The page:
Sigmund Freud, born Sigismund Schlomo Freud was an Austrian neurologist and the founder of psychoanalysis, a clinical method for treating psychopathology through dialogue between a patient and a psychoanalyst. Freud was born to Galician Jewish parents in the Moravian town of Freiberg, in the Austro-Hungarian Empire. He qualified as a doctor of medicine in 1881 at the University of Vienna. Upon completing his habilitation in 1885, he was appointed a docent in neuropathology and became an affiliated professor in 1902. Freud lived and worked in Vienna, having set up his clinical practice there in 1886. In 1938 Freud left Austria to escape the Nazis. He died in exile in the United Kingdom in 1939.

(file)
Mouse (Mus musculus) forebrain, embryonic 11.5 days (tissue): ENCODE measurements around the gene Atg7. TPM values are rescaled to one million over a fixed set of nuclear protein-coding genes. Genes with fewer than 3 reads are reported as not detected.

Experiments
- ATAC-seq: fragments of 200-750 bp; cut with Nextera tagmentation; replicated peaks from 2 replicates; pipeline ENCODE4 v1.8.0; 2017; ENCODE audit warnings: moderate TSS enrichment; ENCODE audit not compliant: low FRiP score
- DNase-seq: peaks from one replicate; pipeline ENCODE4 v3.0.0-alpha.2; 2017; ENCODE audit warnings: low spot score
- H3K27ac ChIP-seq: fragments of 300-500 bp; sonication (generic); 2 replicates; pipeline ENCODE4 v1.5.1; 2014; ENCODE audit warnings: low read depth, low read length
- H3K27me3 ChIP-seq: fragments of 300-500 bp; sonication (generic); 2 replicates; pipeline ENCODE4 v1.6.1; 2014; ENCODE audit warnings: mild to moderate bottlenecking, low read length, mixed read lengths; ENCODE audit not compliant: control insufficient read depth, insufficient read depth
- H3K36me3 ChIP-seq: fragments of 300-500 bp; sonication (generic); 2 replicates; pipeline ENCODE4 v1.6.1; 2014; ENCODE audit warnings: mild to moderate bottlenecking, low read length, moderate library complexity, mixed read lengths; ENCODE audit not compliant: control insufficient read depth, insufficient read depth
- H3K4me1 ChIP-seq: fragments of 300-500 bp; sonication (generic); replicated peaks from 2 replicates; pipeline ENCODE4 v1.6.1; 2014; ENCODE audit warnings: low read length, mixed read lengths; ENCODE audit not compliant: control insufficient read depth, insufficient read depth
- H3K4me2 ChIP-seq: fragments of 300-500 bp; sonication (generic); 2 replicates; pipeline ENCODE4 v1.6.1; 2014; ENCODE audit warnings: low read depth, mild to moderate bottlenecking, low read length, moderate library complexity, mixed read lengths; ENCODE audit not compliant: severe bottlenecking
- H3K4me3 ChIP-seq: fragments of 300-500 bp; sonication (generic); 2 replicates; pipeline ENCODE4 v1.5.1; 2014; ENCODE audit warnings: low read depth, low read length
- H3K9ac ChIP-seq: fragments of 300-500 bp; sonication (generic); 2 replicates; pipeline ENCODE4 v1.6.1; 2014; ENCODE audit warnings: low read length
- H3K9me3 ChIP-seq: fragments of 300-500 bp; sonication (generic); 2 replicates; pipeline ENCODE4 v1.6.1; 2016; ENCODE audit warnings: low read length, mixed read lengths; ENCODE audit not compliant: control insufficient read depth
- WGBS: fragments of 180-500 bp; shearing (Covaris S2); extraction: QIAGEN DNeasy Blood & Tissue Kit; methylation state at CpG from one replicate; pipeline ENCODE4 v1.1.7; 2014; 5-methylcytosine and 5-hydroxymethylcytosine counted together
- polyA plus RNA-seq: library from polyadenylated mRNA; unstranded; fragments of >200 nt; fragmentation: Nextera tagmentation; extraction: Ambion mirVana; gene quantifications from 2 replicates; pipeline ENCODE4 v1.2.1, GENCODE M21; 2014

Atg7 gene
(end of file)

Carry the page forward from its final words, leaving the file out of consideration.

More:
In creating psychoanalysis, Freud developed therapeutic techniques such as the use of free association and discovered transference, establishing its central role in the analytic process. Freud's redefinition of sexuality to include its infantile forms led him to formulate the Oedipus complex as the central tenet of psychoanalytical theory. His analysis of dreams as wish-fulfillments provided him with models for the clinical analysis of symptom formation and the underlying mechanisms of repression. On this basis Freud elaborated his theory of the unconscious and went on to develop a model of psychic structure comprising id, ego and super-ego. Freud postulated the existence of libido, an energy with which mental processes and structures are invested and which generates erotic attachments, and a death drive, the source of compulsive repetition, hate, aggression and neurotic guilt. In his later work Freud developed a wide-ranging interpretation and critique of religion and culture.